8. Find your creative process.
The biggest step, at least for me, is putting the booty into the writing chair. Not the social media/blogging/day job chair, the story chair. Stephen King likens the first ten minutes of writing time to “smelling a dead fish or walking through a monkey house.” If you stick with it, he insists that “something will click and lead to something else that sucks you down into the story.”
So, my take on his advice: Butt in the story chair. Stick with it for at least 15 minutes.
A bit of advice from Laura Drake: She has a saying: Nobody gets it all. Stop being greedy, thinking you need that elusive more to be a writer. You were given everything you need to tell your stories. Dig deep and find a process that helps you get the story out.
9. Pass something on.
Frankly, this is the essence of WITS to all of us here behind the scenes. We pass on knowledge because we think it’s important. Whether it’s knowledge, time, or simply a post, it’s important to share your abundance with others. Teach a class. Volunteer. Sponsor NaNoWriMo. Or, like Harley Christensen and Elizabeth Craig, curate knowledge for other writers and share the best damn tweets in the Twitterverse.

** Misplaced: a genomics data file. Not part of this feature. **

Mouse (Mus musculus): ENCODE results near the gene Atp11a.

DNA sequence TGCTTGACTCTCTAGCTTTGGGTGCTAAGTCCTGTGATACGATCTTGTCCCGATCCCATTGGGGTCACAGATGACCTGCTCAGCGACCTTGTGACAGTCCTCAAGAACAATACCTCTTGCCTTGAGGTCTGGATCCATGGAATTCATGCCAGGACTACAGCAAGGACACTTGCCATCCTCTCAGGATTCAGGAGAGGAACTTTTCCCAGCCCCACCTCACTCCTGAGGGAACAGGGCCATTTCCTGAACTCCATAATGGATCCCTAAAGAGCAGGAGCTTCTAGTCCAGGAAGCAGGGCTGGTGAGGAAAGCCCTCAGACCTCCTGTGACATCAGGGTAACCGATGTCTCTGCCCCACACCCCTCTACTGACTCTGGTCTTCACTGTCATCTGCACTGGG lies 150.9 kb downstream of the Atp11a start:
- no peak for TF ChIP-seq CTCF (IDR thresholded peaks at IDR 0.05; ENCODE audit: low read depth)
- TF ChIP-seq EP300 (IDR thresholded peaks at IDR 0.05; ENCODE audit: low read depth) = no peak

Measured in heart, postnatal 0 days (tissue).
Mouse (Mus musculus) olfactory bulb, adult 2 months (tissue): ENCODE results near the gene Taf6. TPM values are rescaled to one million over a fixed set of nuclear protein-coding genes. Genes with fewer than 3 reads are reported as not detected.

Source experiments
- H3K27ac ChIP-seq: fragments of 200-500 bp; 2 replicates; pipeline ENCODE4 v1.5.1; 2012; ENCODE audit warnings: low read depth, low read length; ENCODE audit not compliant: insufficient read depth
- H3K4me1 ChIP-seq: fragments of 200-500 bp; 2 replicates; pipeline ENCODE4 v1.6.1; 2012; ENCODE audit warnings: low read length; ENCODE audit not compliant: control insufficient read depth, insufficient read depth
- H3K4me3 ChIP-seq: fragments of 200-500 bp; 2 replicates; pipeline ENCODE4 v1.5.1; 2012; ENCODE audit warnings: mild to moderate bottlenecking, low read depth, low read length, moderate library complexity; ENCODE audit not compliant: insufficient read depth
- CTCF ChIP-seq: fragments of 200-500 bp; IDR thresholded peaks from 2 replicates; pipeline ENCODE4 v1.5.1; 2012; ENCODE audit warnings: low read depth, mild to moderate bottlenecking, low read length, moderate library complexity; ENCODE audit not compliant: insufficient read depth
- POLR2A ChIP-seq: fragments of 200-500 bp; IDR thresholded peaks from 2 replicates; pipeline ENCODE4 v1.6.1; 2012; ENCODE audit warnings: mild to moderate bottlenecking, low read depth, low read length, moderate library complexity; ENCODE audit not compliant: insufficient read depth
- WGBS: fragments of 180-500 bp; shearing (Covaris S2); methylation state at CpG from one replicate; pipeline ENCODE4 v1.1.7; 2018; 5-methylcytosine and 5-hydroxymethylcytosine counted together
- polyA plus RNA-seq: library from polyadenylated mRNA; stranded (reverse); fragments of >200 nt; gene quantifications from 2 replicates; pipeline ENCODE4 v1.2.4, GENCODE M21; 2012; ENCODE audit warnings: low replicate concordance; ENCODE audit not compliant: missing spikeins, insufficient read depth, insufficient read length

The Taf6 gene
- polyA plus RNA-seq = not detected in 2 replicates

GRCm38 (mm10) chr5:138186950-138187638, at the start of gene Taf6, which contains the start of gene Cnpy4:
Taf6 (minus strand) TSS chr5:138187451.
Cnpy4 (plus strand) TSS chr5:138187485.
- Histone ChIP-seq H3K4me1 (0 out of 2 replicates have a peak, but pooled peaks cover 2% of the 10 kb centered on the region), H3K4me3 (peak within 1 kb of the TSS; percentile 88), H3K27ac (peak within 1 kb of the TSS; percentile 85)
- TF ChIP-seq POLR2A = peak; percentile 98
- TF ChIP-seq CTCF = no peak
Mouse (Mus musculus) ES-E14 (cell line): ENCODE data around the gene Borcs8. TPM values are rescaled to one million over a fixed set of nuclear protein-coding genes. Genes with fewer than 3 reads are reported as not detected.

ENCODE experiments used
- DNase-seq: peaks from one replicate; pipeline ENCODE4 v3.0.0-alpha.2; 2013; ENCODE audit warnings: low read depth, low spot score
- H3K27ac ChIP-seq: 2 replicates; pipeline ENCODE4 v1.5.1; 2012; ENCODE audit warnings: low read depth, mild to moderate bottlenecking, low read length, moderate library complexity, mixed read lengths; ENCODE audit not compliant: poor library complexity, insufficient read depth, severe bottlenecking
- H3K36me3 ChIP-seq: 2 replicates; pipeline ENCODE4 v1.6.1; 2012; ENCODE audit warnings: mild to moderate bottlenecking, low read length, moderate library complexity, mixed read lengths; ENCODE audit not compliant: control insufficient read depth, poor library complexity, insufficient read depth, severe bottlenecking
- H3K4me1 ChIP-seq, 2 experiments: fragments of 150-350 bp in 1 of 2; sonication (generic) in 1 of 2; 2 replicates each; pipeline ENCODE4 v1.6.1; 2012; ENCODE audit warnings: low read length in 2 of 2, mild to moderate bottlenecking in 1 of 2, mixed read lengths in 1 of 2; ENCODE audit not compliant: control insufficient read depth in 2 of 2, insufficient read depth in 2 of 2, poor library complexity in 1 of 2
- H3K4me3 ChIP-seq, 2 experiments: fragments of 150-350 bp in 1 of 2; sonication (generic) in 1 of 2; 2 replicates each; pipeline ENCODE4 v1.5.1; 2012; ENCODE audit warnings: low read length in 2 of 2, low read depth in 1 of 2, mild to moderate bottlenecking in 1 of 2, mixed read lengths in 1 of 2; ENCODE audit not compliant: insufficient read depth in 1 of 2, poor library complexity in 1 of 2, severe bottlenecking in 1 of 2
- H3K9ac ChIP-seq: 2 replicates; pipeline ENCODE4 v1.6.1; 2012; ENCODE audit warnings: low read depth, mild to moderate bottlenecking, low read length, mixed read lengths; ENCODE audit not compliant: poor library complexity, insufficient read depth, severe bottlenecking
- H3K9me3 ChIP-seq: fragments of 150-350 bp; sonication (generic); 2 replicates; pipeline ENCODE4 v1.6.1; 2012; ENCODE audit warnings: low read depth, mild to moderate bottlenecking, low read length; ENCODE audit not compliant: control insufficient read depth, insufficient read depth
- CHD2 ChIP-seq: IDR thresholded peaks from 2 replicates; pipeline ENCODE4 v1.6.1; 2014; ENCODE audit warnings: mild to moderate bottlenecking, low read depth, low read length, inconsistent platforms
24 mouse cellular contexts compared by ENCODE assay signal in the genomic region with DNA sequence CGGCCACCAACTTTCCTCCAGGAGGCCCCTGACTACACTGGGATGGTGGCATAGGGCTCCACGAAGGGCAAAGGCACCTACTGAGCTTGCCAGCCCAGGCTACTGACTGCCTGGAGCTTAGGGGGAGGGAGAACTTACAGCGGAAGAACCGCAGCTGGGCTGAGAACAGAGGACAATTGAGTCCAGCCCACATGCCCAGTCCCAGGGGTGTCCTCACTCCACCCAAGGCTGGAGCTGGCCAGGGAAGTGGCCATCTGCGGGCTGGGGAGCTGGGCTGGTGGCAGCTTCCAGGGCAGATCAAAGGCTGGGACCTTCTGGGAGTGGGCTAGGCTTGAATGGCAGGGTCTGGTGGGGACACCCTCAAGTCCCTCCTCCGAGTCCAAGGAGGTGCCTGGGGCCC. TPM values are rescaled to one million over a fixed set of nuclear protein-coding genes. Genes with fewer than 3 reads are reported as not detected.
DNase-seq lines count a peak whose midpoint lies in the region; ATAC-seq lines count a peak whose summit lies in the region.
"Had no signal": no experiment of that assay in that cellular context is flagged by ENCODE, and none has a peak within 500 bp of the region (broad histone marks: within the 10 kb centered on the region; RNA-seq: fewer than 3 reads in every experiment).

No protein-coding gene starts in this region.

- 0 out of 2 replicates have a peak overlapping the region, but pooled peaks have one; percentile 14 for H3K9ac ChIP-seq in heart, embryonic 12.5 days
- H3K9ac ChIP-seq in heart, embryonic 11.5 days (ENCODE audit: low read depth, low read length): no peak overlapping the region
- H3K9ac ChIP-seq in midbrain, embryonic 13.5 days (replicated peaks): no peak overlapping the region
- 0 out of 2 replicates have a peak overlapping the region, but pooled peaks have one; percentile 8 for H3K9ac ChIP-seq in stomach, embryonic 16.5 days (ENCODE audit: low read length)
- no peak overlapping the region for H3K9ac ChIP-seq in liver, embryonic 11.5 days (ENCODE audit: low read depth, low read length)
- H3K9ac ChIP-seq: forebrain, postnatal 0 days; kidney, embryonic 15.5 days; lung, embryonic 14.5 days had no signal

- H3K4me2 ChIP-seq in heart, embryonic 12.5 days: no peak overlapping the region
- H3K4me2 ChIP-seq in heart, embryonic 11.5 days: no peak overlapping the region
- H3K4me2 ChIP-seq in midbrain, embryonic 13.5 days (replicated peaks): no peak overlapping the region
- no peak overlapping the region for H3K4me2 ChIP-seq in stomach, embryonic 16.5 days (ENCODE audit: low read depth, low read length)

King makes an excellent point: it’s not like you can take it with you when you go.
10. Tell great stories.
Read a lot, write a lot and learn. Those are the activities you must engage in if you want to tell great stories. Stephen King writes to entertain himself, but he also never forgets the reader. His take on opening lines: “An opening line should invite the reader to begin the story. It should say: Listen. Come in here. You want to know about this.”
- Being Successful: 17 Proven Lessons from Stephen King – Life Optimizer
- King’s Top 20 Rules for Writers – Open Culture
- 10 Things I Learned About Writing from Stephen King – The Guardian
- 5 Non-TED Talks From Five Amazing Writers – TurnDog
Stephen King struggled with depression, poverty, addiction and self-doubt, but he kept writing. What is your biggest challenge when it comes to getting words on the page? Which of these ten bits of wisdom do you struggle with the most?
By Jenny Hansen